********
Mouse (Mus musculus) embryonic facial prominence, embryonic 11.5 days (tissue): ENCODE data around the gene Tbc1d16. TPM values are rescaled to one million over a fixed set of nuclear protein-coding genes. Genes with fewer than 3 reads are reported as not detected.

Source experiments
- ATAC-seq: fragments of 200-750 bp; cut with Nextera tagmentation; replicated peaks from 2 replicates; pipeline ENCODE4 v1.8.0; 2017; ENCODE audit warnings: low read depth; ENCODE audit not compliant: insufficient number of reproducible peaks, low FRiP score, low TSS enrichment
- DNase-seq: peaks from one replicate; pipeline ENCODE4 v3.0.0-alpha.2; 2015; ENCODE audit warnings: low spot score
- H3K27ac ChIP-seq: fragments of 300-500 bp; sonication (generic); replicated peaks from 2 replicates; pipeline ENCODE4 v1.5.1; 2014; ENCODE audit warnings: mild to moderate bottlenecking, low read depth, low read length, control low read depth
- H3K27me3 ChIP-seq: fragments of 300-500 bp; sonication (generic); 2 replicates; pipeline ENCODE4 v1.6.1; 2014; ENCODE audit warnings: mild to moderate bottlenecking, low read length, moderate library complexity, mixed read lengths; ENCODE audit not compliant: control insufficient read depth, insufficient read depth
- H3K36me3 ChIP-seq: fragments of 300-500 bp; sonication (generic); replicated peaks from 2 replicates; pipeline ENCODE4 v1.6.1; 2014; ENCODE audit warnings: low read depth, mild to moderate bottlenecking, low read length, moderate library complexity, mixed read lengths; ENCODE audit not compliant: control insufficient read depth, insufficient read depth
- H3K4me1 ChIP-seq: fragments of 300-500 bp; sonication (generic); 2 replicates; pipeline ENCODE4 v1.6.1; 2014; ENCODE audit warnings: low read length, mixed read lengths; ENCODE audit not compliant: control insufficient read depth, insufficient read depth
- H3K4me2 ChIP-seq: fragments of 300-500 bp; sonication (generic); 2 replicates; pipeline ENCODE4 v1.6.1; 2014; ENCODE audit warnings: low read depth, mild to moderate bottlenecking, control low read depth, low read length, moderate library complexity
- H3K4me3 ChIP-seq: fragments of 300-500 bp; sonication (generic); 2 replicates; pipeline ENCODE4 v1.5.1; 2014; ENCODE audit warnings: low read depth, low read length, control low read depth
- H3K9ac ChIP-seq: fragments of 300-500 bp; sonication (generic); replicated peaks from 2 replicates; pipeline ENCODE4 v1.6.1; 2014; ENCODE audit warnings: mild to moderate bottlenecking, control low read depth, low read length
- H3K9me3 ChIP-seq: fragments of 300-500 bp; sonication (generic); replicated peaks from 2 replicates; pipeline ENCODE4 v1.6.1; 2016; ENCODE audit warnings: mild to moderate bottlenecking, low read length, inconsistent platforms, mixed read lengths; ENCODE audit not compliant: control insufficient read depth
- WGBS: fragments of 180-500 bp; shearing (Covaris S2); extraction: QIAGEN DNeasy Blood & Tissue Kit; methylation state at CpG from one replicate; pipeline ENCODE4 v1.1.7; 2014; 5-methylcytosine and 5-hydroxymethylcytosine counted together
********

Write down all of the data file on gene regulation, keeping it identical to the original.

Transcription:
Mouse (Mus musculus) embryonic facial prominence, embryonic 11.5 days (tissue): ENCODE data around the gene Tbc1d16. TPM values are rescaled to one million over a fixed set of nuclear protein-coding genes. Genes with fewer than 3 reads are reported as not detected.

Source experiments
- ATAC-seq: fragments of 200-750 bp; cut with Nextera tagmentation; replicated peaks from 2 replicates; pipeline ENCODE4 v1.8.0; 2017; ENCODE audit warnings: low read depth; ENCODE audit not compliant: insufficient number of reproducible peaks, low FRiP score, low TSS enrichment
- DNase-seq: peaks from one replicate; pipeline ENCODE4 v3.0.0-alpha.2; 2015; ENCODE audit warnings: low spot score
- H3K27ac ChIP-seq: fragments of 300-500 bp; sonication (generic); replicated peaks from 2 replicates; pipeline ENCODE4 v1.5.1; 2014; ENCODE audit warnings: mild to moderate bottlenecking, low read depth, low read length, control low read depth
- H3K27me3 ChIP-seq: fragments of 300-500 bp; sonication (generic); 2 replicates; pipeline ENCODE4 v1.6.1; 2014; ENCODE audit warnings: mild to moderate bottlenecking, low read length, moderate library complexity, mixed read lengths; ENCODE audit not compliant: control insufficient read depth, insufficient read depth
- H3K36me3 ChIP-seq: fragments of 300-500 bp; sonication (generic); replicated peaks from 2 replicates; pipeline ENCODE4 v1.6.1; 2014; ENCODE audit warnings: low read depth, mild to moderate bottlenecking, low read length, moderate library complexity, mixed read lengths; ENCODE audit not compliant: control insufficient read depth, insufficient read depth
- H3K4me1 ChIP-seq: fragments of 300-500 bp; sonication (generic); 2 replicates; pipeline ENCODE4 v1.6.1; 2014; ENCODE audit warnings: low read length, mixed read lengths; ENCODE audit not compliant: control insufficient read depth, insufficient read depth
- H3K4me2 ChIP-seq: fragments of 300-500 bp; sonication (generic); 2 replicates; pipeline ENCODE4 v1.6.1; 2014; ENCODE audit warnings: low read depth, mild to moderate bottlenecking, control low read depth, low read length, moderate library complexity
- H3K4me3 ChIP-seq: fragments of 300-500 bp; sonication (generic); 2 replicates; pipeline ENCODE4 v1.5.1; 2014; ENCODE audit warnings: low read depth, low read length, control low read depth
- H3K9ac ChIP-seq: fragments of 300-500 bp; sonication (generic); replicated peaks from 2 replicates; pipeline ENCODE4 v1.6.1; 2014; ENCODE audit warnings: mild to moderate bottlenecking, control low read depth, low read length
- H3K9me3 ChIP-seq: fragments of 300-500 bp; sonication (generic); replicated peaks from 2 replicates; pipeline ENCODE4 v1.6.1; 2016; ENCODE audit warnings: mild to moderate bottlenecking, low read length, inconsistent platforms, mixed read lengths; ENCODE audit not compliant: control insufficient read depth
- WGBS: fragments of 180-500 bp; shearing (Covaris S2); extraction: QIAGEN DNeasy Blood & Tissue Kit; methylation state at CpG from one replicate; pipeline ENCODE4 v1.1.7; 2014; 5-methylcytosine and 5-hydroxymethylcytosine counted together